2018 Grafting Thread


#21

My experience has been: The rootstock is on the smaller side, so not much growth goes into the graft, which means the first year has minimal growth. This works out nicely because it gives the rootstock a chance to catch up with the scion. The next year, the rootstock should be strong enough to handle any growth from the scion. This of course probably varies from rootstock to rootstock. You could always stake the tree and tie the rootstock and scion to the stake so nothing bad happens in a strong storm.

This isn’t something I would not recommend unless you absolutely have no other source of scionwood available. This is what I was sent, so I had no choice in the matter. That being said, I have been doing it for years and my trees are all fine. If it wasn’t freezing cold and pouring down rain, I’d go outside and photograph some older grafts that I did this too.


#22

King David graft on Dorsett Golden, looks like it will be successful.


#23

Itching to do some grafting. Last year around this time I did most of my peach grafting. But this year peach tree is still dormant, exception is a small branch of flavor supreme getting ready to flower.
Hopefully the warm weather next few days will get things going.


#24

related to peach trees but not to grafting…here is the latest addition to my collection…the tropic snow white fleshed peach…


#25

I’m so excited. My first ever grafts seem to be working. I put a few Granny Smith on my winesap and the buds are swelling. Also put methley and superior onto my santa Rosa and they are swelling. Now I’m thinking about all the grafts I want to do. Lol. I’ll get some pics when it stops raining.
Mike


#26

This is last year’s graft of Korean Giant. Was wondering if I should prune off all side branches and just leave a central leader?


#27

Here are mine. First time ever. Superior on Santa Rosa. Granny Smith on winesap. Used electrical tape because I’m cheap and an electrician. Lol.



Proud of myself but afraid I’ve created a monster.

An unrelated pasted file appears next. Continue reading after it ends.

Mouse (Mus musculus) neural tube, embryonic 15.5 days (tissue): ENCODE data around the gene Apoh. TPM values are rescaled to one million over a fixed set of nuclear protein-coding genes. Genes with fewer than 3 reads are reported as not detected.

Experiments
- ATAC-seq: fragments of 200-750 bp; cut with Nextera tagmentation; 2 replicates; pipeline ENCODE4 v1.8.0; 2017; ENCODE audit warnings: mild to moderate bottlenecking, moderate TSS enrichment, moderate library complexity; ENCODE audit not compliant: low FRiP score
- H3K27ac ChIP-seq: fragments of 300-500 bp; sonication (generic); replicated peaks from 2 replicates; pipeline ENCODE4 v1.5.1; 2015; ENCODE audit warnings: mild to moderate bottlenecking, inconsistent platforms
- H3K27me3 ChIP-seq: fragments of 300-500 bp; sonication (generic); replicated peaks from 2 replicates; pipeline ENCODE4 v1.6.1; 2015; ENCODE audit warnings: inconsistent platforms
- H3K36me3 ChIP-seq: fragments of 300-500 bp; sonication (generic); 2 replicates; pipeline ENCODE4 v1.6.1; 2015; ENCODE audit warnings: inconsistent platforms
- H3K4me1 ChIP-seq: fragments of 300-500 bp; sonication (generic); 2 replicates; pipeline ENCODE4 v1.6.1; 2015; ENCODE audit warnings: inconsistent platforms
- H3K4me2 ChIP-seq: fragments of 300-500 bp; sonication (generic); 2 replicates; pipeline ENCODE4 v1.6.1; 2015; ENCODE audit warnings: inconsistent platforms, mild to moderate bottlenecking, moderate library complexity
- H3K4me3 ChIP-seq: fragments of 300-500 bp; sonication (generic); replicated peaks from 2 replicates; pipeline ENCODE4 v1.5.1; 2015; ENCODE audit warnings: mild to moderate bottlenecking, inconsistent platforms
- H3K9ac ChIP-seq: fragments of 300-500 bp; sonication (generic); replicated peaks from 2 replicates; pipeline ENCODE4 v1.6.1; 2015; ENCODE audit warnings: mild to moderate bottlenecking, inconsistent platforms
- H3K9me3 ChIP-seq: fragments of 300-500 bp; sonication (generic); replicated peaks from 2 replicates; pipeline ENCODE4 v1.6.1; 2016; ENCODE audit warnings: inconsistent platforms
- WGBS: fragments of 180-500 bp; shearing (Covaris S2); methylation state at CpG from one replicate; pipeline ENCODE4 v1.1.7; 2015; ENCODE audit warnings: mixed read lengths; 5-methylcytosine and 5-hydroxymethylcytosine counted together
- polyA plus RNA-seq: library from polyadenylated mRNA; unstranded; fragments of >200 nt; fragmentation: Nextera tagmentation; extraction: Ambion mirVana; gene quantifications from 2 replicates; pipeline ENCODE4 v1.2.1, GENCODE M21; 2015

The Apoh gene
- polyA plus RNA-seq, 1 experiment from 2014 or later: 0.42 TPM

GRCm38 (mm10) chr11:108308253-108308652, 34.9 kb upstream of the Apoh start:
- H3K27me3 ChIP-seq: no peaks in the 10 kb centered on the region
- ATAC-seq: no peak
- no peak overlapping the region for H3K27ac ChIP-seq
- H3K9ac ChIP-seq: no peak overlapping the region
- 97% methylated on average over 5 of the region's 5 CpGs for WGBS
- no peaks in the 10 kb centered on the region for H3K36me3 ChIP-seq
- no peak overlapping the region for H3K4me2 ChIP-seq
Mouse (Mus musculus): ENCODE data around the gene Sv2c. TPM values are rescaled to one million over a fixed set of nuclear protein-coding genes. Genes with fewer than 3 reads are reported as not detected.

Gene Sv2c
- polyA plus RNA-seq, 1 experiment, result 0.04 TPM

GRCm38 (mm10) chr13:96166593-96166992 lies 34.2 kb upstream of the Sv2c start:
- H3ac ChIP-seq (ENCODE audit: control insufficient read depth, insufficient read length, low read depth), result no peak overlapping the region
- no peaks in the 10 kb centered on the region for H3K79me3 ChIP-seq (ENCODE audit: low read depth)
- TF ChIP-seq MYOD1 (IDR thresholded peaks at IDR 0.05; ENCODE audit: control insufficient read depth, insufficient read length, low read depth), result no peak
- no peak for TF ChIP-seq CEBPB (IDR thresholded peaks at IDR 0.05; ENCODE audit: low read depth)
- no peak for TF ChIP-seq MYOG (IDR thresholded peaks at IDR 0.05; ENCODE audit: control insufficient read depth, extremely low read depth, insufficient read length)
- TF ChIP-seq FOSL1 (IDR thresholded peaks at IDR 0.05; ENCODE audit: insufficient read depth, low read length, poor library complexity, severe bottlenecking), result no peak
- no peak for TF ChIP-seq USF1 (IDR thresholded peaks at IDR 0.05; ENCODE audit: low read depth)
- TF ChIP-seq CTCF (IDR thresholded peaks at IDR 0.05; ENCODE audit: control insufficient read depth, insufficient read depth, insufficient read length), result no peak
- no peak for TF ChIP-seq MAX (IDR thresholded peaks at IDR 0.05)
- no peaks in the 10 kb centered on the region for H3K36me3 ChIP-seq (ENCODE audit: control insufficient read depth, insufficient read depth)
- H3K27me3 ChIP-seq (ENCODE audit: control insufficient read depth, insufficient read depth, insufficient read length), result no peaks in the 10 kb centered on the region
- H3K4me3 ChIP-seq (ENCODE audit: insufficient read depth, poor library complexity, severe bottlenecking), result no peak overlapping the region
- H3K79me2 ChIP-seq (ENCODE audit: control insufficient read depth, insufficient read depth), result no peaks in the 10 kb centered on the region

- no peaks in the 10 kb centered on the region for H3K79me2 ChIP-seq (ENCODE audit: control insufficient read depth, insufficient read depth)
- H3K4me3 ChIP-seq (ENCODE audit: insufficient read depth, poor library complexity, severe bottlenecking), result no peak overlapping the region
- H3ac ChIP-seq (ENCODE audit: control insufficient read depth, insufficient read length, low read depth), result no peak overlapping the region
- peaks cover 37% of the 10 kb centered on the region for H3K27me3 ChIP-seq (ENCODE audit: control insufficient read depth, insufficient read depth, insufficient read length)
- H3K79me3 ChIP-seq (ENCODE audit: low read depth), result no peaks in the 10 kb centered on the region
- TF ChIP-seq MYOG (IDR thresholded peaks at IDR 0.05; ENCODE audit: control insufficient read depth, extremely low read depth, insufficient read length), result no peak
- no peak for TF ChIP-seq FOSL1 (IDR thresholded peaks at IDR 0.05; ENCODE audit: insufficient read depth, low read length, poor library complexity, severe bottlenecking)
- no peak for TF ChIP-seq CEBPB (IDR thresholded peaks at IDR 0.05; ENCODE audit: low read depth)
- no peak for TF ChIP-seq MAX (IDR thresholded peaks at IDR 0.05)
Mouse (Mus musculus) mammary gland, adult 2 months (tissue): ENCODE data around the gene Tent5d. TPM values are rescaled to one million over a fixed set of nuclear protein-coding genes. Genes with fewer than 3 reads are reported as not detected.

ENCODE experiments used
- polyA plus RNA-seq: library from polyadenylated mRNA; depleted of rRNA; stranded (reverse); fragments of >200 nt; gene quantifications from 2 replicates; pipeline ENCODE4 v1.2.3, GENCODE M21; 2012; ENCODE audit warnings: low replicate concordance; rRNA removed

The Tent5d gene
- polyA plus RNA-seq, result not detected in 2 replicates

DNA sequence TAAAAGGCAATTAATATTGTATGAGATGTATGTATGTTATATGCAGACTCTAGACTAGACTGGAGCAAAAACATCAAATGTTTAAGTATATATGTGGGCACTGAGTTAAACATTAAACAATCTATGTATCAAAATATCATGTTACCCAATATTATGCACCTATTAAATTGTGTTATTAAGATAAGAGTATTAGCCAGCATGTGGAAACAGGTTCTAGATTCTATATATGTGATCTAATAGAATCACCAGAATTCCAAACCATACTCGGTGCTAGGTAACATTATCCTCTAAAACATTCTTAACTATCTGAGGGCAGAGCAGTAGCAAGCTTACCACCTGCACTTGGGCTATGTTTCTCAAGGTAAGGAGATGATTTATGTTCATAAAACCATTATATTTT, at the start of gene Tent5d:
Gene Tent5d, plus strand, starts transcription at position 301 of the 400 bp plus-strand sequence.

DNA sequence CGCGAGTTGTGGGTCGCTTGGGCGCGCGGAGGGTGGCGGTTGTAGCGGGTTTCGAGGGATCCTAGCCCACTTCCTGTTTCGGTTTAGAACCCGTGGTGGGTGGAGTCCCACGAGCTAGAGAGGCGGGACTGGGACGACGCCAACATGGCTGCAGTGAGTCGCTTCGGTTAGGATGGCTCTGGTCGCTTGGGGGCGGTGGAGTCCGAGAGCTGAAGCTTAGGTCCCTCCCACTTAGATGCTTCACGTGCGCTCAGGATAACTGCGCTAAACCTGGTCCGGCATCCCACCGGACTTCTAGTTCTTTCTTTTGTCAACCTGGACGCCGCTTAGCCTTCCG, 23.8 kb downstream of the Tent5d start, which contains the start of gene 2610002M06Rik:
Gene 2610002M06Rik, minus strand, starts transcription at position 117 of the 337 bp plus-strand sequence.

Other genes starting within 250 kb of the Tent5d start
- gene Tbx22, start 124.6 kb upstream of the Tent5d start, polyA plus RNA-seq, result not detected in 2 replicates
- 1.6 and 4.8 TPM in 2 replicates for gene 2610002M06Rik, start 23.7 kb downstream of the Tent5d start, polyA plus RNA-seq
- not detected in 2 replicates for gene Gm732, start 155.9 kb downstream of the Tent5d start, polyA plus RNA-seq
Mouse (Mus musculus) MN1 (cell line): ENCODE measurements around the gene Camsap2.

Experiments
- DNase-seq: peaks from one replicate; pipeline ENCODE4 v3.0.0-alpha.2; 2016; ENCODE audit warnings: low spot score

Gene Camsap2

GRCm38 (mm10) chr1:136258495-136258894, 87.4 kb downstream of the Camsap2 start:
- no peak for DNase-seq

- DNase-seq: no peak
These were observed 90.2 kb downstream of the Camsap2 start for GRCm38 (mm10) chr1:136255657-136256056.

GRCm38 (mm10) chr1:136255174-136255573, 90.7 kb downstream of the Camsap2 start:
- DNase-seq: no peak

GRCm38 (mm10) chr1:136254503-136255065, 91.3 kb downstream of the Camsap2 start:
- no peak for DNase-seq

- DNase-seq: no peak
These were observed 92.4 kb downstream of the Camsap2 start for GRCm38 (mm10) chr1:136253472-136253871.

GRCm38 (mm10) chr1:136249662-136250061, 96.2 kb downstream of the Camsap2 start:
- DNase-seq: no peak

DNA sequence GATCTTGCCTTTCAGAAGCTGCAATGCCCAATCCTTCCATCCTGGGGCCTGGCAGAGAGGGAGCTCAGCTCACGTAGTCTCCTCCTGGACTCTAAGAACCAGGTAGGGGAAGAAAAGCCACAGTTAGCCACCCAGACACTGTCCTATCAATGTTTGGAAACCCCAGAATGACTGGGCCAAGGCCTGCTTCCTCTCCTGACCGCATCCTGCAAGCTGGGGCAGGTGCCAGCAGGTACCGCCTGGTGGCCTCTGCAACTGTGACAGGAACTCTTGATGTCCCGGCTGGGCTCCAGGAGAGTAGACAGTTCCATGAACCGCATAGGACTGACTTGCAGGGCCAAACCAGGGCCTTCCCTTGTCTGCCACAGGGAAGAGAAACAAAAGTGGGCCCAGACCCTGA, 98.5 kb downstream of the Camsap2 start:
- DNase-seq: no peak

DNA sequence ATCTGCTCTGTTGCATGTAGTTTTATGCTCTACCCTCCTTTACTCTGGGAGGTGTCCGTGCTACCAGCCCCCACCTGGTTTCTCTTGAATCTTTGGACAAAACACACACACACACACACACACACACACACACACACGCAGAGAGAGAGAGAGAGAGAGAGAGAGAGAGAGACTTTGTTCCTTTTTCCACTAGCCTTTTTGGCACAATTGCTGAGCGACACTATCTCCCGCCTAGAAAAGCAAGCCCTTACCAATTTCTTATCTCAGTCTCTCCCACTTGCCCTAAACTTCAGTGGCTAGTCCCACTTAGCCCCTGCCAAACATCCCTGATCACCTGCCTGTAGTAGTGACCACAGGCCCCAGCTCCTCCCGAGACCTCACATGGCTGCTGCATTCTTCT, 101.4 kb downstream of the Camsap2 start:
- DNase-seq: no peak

Mike


#28

If the new growth is as low as I think it is I would remove all except the most vigorous upright one. I would also use a support for the remainig one.


#29

That’s what I was thinking and yes it’s only about 15 inches tall. I have already pruned, thanks.


#30

When ever I see people graft seedlings I see them grafting to the trunk. I haven’t seen anybody letting the seedling branch out and then graft to the branches. Is there a reason for this?
I have this peach seedling from last year and it got 4 nice scaffolds. Should I graft to them? Just wondering why people don’t let seedlings branch out before grafting.


#31

You certainly can graft to each branch; it’s done lots. You could graft to all four of those branches. If you go that route plan to cut the branch off about six to twelve inches from the trunk. You can bud graft as soon as the bark is slipping, and you can chip, cleft, or whip any time. My apple and pear are both done that way. My prune on tomentosa rootstock is directly on the trunk.

It’s possible to cut all or most of the major limbs off of a pretty good sized fruit tree and graft to the stubs, and you can also cut back all the minor branches and graft to them. Why, in no time at all you can get so confused you’ll want to start over! (Just speaking from personal experience here. :-).


#32

Plan on doing the same with mine that I grew from seed. The tree is doing really well, but it doesn’t seem to want to fruit.


#33

Nice tree. How old is it?


#34

Thanks. It’s going on 3 years.


#35

My neighbor’s ornamental plums on our fence line were untended for many years and growing out of control, shading the plants on my side of the fence and producing useless fruit.
I grafted them over to pluots and fruiting plums year. It will be a win for both sides of the fence!

Before and after photos.


#36

Creative neighboring!


#37

Here’s a thing (flap-type, halfway down the page) that I am going to try today…not just on persimmons. Any thoughts?

http://www.waldeneffect.org/blog/Grafting_persimmons/


#38

Well, I finally got my 3 apples potted up today. These were the scions and rootstocks I got at the grafting class last month. I’m happy to report that I have some new shoots on all three!

Here are some pics. You might be able to read the labels. If not they are Snapp Stayman, Goldrush and Suncrisp all on M7. Pardon the mess behind these, I had to do the work in the shed as it was very windy today. The Goldrush just started to sprout this week after a month. I don’t know if it was a bad graft, or GR is really a slow starter? I used Tree and Shrub mix for the soil.

Questions- is it OK to set these outside now, or just keep them in the shed? If outside, is it fine in direct sun, or partial shade? We’re expecting a few freezes this week, so should I bring them in the house those nights?

Thanks.


#39

I give mine morning sun then shade. NORTH side of shed. I leave them that way till fall. Then plant the pots or the trees in fall.

I try not to let them freeze but have never had an issue with a bit of frost in the morning.


#40

GoldRush is slow to leaf out here. In fact I was able to snip some off this morning to graft as one can never seem to have too many GoldRush trees.